The Line Cannot be Erased

Judy Schroeder is an outstanding California artist and gallery owner.  Her recent post “Keeler Jumble” on her new blog Watercolor Musings (go to for a look at great art in watercolor and other media and great insights into the creative process) spoke of a past mentor who “…urged me to work in pen in my sketchbooks, not pencil. The reason? So that the work would be permanent (pencil lines smudge over time) and so that I would be even more careful when I put down a line. You look carefully when you know the line cannot be erased.”

Now, this approach is not to disparage those who work in other media, but to encourage those who are “hung up” on fear of failure or perfectionism.  These hurdles can be overcome.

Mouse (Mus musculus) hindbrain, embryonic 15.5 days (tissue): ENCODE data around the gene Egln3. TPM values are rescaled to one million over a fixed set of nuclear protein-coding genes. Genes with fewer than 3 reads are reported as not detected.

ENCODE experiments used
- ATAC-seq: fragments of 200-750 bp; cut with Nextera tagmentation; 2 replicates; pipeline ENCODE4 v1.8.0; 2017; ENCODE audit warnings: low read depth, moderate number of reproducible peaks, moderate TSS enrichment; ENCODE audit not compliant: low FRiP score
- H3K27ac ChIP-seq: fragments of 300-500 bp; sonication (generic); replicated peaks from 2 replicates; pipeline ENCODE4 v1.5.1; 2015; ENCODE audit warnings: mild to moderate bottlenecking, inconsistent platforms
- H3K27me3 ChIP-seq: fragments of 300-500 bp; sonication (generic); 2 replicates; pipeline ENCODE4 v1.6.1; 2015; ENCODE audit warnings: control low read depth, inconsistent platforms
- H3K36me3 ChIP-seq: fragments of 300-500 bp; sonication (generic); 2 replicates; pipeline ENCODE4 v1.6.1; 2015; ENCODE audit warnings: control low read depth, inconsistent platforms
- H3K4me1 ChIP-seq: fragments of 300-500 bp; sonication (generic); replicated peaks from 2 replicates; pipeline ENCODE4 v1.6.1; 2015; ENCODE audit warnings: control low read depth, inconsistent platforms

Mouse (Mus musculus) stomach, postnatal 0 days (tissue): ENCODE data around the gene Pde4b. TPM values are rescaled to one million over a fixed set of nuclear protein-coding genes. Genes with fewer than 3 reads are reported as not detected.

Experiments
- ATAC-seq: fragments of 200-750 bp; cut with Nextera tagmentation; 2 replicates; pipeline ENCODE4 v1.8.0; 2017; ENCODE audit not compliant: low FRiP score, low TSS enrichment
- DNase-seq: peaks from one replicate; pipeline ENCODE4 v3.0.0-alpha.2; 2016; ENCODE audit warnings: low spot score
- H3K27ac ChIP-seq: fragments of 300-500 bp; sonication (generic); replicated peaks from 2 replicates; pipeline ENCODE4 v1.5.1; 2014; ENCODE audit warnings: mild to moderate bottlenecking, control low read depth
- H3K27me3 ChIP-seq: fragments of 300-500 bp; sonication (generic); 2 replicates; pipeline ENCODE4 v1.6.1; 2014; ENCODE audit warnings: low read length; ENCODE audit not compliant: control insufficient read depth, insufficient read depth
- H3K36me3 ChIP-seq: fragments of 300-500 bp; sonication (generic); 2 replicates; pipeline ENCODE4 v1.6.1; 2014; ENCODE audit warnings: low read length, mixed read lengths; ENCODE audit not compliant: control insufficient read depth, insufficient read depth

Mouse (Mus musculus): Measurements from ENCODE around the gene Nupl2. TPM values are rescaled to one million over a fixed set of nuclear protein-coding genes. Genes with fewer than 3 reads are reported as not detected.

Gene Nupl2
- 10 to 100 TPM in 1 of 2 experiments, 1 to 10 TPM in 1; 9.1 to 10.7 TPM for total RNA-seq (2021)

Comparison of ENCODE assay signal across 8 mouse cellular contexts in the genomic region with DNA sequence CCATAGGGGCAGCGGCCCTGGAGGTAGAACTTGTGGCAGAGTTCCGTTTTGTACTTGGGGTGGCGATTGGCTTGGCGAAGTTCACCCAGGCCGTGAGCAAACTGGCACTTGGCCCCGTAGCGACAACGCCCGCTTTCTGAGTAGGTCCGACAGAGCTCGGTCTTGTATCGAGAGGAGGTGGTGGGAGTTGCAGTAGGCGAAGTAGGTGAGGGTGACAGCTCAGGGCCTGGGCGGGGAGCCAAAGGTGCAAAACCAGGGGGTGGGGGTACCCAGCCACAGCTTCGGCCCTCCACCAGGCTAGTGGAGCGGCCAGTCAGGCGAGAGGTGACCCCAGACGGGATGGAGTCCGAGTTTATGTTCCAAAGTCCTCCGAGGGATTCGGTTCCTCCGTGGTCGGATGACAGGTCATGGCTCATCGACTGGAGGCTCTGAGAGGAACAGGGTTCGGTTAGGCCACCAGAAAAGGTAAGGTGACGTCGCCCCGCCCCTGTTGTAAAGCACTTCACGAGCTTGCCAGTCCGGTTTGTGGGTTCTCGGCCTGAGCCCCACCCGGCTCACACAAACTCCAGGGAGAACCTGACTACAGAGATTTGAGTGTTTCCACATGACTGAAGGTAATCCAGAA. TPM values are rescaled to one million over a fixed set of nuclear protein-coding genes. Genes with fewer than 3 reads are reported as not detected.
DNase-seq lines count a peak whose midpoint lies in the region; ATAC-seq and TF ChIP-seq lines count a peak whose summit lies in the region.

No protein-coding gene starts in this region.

Judy’s last line is priceless wisdom, applicable to not only art but also to writing and even speaking as so much is recorded.  The approach OPENS innovation, creativity, free expression, use of talent, rather than stifling it!

With training, care and confidence through experience, the inked line can be placed with confidence, determination and integrity – as whatever the “inked line” means in YOUR forms of expression!

If you do not have that approach in your disciplines and expressions now, work on it – practice – while you maintain your basic skills, continuing education and life.  Do not wait too long, however, or look for perfection – or you will never take the plunge to the “inked line” that leads to expertise.

What is your inked line?


About randysrules

From a professional background in architecture, community and regional planning, urban design, leadership, and fine arts, this blog provides insights on ethics, leadership, architecture/planning/urban design, Venice, and whatever intrigues me at the time. Enjoy!
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